Kaden's Colors is new for me in a few ways. It's sci-fi, but more than that, it's YA. I've never written teenagers before. It was a fun experience to do that and create a semi-new world for them. They're still on earth, but it's several thousand years in the future. However, the characters are dealing with the same issues that we have today. The book's theme is about overcoming prejudice and finding the strength to question the way society behaves. Henry, the main character, is a sweet kid who has done what he's told to all his life, but then he meets this alien, Kaden, and starts to question the way Kaden is treated. It's basically a story of how Henry comes of age as a man.

Who do you read? Who inspired you to be a writer?
I don't think anyone inspired me to be a writer. It's what I've always wanted to do. I've always loved reading, so it was natural for me to want to write my own stories. I definitely look at other authors as inspiration for improving, though. My favorites are Ann Patchett, Jonathan Lethem and Michael Chabon. Patchett especially has a wonderful gift for dialogue, and the other two are wonderful storytellers with gifts for world-building.

What's next up for you? What kind of plans do you have for your writing in the next year or two?

In September Dreamspinner will release "Ethan, Who Loved Carter", which is a contemporary romance novel. It's about a young man with Tourette's Syndrome and a young man ten years out from a traumatic brain injury who come together over their shared love of music. It will be my first novel with DSP, which means paperback release. I'm excited about that. I'm proud of this story. It's pretty personal to me, so I hope others will be touched by it too.

I'm also working right now on Offside 2. I hope to have that submitted by the end of the summer.

For the distant future, I've got a few other WIPs going. My goal is to keep writing and hopefully people will keep reading. If they don't, I'll still write. I kind of have to.

We wish you continued success and look forward to your future releases. Thank you so much for your time.
Thank you for having me. I appreciate the opportunity to share your space. :)  I'm going to leave with an excerpt from Kaden's Colors.

The first alien immigrants arrived on Earth long before Henry Mekes was born. Now they’re policed by the government, forbidden from attending school, and assigned menial jobs to prevent them from becoming drains on human society. Twenty-two-year-old Kaden, for example, was assigned the job of sex worker.

When eighteen-year-old Henry and his friend Ellil meet Kaden in a grotty backroom to avail themselves of his services, alien rights are the furthest thing from their minds. It’s not until afterward, when Henry is trying to remind himself aliens can’t get enough of sex, that he questions his actions and the rules of the world he lives in.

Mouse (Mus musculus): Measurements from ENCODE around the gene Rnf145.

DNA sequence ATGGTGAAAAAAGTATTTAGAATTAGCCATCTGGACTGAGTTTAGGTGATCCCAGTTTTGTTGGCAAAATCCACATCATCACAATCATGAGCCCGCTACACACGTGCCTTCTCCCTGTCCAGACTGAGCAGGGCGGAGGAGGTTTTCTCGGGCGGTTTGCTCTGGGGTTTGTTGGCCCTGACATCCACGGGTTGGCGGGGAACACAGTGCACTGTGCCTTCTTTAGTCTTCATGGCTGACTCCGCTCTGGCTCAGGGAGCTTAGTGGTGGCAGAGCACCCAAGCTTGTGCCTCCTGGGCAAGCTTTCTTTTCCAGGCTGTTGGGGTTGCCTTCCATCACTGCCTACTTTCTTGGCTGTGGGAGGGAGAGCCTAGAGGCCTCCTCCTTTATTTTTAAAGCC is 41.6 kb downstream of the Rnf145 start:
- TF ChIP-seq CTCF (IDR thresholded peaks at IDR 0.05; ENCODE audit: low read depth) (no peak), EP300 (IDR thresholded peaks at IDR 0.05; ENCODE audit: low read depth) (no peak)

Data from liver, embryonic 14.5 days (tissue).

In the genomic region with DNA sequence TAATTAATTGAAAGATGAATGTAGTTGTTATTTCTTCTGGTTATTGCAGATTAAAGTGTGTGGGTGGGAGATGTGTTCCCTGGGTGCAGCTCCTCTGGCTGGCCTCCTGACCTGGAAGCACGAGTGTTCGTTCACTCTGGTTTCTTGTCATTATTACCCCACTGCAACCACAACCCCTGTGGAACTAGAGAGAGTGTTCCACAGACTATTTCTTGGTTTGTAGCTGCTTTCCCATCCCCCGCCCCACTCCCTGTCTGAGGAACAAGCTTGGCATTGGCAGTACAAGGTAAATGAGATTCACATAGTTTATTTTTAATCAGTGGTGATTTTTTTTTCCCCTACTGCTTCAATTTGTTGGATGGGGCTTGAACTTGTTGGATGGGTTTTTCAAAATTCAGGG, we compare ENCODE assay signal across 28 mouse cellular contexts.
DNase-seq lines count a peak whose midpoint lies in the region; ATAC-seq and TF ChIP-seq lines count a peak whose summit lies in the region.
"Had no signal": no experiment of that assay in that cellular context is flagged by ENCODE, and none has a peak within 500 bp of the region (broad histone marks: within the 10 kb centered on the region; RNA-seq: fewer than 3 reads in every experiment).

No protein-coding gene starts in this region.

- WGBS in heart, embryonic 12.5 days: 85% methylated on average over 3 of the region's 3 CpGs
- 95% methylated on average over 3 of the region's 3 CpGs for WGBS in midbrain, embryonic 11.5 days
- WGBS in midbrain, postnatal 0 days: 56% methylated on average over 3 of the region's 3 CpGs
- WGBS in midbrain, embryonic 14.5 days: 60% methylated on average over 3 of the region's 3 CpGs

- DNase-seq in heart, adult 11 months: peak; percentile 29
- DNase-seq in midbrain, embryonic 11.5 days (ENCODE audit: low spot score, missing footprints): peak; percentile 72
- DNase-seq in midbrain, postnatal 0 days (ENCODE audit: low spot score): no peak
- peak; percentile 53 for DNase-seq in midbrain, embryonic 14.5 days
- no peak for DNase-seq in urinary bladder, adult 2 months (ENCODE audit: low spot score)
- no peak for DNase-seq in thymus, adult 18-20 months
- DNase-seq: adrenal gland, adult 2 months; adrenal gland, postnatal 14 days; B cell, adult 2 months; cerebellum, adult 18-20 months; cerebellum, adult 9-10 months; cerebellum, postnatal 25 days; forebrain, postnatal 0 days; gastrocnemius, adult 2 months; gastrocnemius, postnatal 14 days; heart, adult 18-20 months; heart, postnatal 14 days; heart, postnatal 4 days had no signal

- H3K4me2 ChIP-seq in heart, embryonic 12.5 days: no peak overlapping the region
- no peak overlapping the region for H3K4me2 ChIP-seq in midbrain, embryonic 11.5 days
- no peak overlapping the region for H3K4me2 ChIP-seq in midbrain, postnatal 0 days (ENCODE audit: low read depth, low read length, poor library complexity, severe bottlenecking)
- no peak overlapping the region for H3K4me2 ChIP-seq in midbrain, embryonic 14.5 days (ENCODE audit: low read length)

Something about Kaden compels Henry to return again and again—but only as a friend. Soon he and his classmates hatch a plan to free Kaden, but even if they succeed, the world is still full of prejudice against aliens—and those who love them.


Henry had never paid attention to Mr. MacDougal’s Funhouse & Arcade. It sat on the rundown end of the boardwalk, where fire-eating jugglers gave way to strutting strippers with tasseled breasts. Bad enough he went to the boardwalk at all without venturing down to that end. Henry peered into the arcade’s black interior. “I don’t think there’s Skee-Ball here,” Henry said. He looked up at the sign over the front. Maybe the dim F in “Funhouse,” which made the sign read “unhouse,” was an intentional statement. “Maybe fun’s a euphemism….”

“Nah, it has to be here. The ad said.” Ellil grabbed Henry’s wrist and tugged him forward.

“I don’t know if we should be here….”

“You’re not going back to the dorms until we have some fun.”

Henry sighed.

“Look! There they are!” Ellil dragged Henry over to the token booth, bought a handful for each of them, and bounced toward the Skee-Ball machines. Henry trailed after him.

Turned out, Skee-Ball actually was fun. Plus, his score was hella good. He left Ellil in the dust.

“I’m going for a soda,” Ellil said after Henry trounced his score a fifth time.

“Maybe it will help your coordination.”

“That’s what I’m counting on.”

Henry laughed and returned to his game. He was up to one thousand tickets. He had already given the prize table a once over. He needed five hundred more to earn the life-size stuffed Ogga Boinga. As a child, he’d had a smaller one and had slept with his nose pressed against the orange tummy and bear head with the trumpet-shaped nose. His five-year-old cousin would love this one.

“Dude.” Henry swept up another string of tickets from the game as Ellil came back in an excited rush without sodas. “There’s an alien in the backroom.”

“What?” Henry whipped around to peer into the unexplored darkness at the back of the long gaming corridor.

“They’ve got a fucking alien in the backroom.”

“Does it work in the kitchen or something?”

Ellil peered down his nose at him. “Henry. How naïve are you?”


“I know nothing exciting ever happens in the suburbs, but come on—you have to have heard about this.”

“It’s not….” Henry gave up on correcting Ellil again that Wayward was a town proper, not a suburb, and focused on the other thing. The alien. “What?”

“Some places sell sex with aliens,” Ellil said, in his “Jaded City-ite Lectures the Country Bumpkin” voice that Henry hated. As his enthusiasm grew, his tone gave way to pure excitement. “Like, black market underground shit. They say it’s like a drug. Like the best high ever. No addiction, no shock from coming down, not even dry mouth. This is so awesome. Totally makes up for Skee-Ball sucking. Come on.” Ellil headed for the back.